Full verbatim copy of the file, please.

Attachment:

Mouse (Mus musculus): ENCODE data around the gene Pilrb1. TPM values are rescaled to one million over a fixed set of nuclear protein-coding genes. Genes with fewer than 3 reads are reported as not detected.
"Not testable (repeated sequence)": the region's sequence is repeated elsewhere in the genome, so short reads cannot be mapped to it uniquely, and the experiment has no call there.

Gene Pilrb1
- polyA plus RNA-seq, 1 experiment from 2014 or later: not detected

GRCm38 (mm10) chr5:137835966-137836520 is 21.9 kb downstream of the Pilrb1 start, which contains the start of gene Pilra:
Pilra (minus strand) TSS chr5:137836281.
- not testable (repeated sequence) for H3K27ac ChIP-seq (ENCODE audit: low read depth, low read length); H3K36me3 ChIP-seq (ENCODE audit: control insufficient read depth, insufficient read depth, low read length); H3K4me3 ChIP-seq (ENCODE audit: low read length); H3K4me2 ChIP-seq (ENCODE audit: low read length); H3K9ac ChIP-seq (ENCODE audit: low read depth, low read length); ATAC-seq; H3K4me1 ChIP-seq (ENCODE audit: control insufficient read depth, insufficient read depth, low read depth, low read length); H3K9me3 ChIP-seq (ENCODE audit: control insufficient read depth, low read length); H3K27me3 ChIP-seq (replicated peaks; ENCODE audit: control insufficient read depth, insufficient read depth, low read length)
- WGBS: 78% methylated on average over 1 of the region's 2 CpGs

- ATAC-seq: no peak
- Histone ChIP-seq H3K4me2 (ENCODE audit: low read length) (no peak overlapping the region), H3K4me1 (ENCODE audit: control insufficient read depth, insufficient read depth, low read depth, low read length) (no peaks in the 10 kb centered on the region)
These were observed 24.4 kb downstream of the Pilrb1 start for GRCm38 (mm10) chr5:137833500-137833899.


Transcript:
Mouse (Mus musculus): ENCODE data around the gene Pilrb1. TPM values are rescaled to one million over a fixed set of nuclear protein-coding genes. Genes with fewer than 3 reads are reported as not detected.
"Not testable (repeated sequence)": the region's sequence is repeated elsewhere in the genome, so short reads cannot be mapped to it uniquely, and the experiment has no call there.

Gene Pilrb1
- polyA plus RNA-seq, 1 experiment from 2014 or later: not detected

GRCm38 (mm10) chr5:137835966-137836520 is 21.9 kb downstream of the Pilrb1 start, which contains the start of gene Pilra:
Pilra (minus strand) TSS chr5:137836281.
- not testable (repeated sequence) for H3K27ac ChIP-seq (ENCODE audit: low read depth, low read length); H3K36me3 ChIP-seq (ENCODE audit: control insufficient read depth, insufficient read depth, low read length); H3K4me3 ChIP-seq (ENCODE audit: low read length); H3K4me2 ChIP-seq (ENCODE audit: low read length); H3K9ac ChIP-seq (ENCODE audit: low read depth, low read length); ATAC-seq; H3K4me1 ChIP-seq (ENCODE audit: control insufficient read depth, insufficient read depth, low read depth, low read length); H3K9me3 ChIP-seq (ENCODE audit: control insufficient read depth, low read length); H3K27me3 ChIP-seq (replicated peaks; ENCODE audit: control insufficient read depth, insufficient read depth, low read length)
- WGBS: 78% methylated on average over 1 of the region's 2 CpGs

- ATAC-seq: no peak
- Histone ChIP-seq H3K4me2 (ENCODE audit: low read length) (no peak overlapping the region), H3K4me1 (ENCODE audit: control insufficient read depth, insufficient read depth, low read depth, low read length) (no peaks in the 10 kb centered on the region)
These were observed 24.4 kb downstream of the Pilrb1 start for GRCm38 (mm10) chr5:137833500-137833899.